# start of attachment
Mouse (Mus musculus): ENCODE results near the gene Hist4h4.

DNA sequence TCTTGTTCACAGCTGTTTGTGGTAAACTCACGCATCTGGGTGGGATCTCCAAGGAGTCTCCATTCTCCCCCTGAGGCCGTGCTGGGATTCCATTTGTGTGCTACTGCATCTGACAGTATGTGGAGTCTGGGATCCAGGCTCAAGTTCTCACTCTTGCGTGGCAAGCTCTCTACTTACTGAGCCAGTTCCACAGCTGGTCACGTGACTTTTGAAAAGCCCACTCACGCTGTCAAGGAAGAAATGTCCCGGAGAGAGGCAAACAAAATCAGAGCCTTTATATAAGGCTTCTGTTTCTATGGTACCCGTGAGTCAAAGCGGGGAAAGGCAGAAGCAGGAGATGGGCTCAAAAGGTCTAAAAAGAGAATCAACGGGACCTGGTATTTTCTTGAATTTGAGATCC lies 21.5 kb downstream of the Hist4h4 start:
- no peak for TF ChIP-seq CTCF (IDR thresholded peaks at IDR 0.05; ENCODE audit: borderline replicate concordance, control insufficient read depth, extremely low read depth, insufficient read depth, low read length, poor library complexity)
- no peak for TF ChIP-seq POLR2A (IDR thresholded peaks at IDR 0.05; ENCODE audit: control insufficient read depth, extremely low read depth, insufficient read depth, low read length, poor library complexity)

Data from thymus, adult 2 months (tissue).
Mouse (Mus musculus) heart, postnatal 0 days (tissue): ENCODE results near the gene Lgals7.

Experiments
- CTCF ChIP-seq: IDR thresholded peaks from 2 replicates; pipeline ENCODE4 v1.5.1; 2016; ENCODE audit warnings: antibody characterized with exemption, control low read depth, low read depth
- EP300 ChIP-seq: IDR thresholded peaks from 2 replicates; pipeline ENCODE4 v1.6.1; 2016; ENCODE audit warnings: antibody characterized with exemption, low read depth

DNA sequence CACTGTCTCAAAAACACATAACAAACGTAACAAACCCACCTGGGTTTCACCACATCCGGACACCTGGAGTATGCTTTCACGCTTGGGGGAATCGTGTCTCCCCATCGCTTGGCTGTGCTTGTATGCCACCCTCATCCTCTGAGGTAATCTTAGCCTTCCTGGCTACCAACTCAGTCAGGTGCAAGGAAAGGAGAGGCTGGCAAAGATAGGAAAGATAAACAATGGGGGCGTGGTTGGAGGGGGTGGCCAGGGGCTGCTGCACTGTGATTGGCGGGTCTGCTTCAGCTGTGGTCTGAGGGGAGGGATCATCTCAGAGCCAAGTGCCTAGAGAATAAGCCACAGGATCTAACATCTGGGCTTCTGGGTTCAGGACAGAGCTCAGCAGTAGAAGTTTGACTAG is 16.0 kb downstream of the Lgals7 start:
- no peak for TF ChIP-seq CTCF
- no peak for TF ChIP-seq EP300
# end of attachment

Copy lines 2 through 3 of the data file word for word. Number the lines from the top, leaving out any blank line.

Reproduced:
DNA sequence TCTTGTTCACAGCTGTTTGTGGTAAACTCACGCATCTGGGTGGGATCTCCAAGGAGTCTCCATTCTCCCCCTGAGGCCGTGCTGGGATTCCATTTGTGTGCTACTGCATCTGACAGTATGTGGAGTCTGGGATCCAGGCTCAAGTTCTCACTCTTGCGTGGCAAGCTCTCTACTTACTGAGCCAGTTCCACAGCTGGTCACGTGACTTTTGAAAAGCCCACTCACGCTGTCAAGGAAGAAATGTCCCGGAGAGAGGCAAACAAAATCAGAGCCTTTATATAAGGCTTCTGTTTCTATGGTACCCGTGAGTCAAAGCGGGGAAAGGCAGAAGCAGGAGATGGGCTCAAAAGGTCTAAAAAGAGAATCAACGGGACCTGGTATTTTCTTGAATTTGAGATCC lies 21.5 kb downstream of the Hist4h4 start:
- no peak for TF ChIP-seq CTCF (IDR thresholded peaks at IDR 0.05; ENCODE audit: borderline replicate concordance, control insufficient read depth, extremely low read depth, insufficient read depth, low read length, poor library complexity)